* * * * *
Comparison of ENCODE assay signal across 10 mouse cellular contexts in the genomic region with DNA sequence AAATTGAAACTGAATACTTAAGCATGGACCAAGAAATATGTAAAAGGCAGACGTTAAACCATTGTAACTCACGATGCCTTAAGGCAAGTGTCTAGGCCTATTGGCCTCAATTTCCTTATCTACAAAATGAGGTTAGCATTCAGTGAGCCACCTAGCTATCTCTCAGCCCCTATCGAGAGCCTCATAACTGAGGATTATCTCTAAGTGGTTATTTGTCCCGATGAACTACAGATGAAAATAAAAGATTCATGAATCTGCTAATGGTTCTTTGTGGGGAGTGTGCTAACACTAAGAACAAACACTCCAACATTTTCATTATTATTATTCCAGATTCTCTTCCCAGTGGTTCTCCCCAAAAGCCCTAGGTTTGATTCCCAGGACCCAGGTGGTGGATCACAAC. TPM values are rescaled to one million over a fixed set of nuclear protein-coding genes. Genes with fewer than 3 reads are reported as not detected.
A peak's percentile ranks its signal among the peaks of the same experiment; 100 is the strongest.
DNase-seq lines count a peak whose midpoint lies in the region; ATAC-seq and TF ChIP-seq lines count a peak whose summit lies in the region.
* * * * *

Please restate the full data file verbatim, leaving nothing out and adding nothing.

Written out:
Comparison of ENCODE assay signal across 10 mouse cellular contexts in the genomic region with DNA sequence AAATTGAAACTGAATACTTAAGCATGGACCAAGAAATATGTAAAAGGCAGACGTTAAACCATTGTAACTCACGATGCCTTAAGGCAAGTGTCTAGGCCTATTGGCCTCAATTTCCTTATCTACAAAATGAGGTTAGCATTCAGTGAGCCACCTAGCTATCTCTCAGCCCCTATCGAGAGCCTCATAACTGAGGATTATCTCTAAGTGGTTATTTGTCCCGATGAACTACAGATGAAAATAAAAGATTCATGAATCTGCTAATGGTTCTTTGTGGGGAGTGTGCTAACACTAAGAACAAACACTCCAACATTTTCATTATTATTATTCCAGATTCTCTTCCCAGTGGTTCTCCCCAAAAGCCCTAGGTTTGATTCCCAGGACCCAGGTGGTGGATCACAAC. TPM values are rescaled to one million over a fixed set of nuclear protein-coding genes. Genes with fewer than 3 reads are reported as not detected.
A peak's percentile ranks its signal among the peaks of the same experiment; 100 is the strongest.
DNase-seq lines count a peak whose midpoint lies in the region; ATAC-seq and TF ChIP-seq lines count a peak whose summit lies in the region.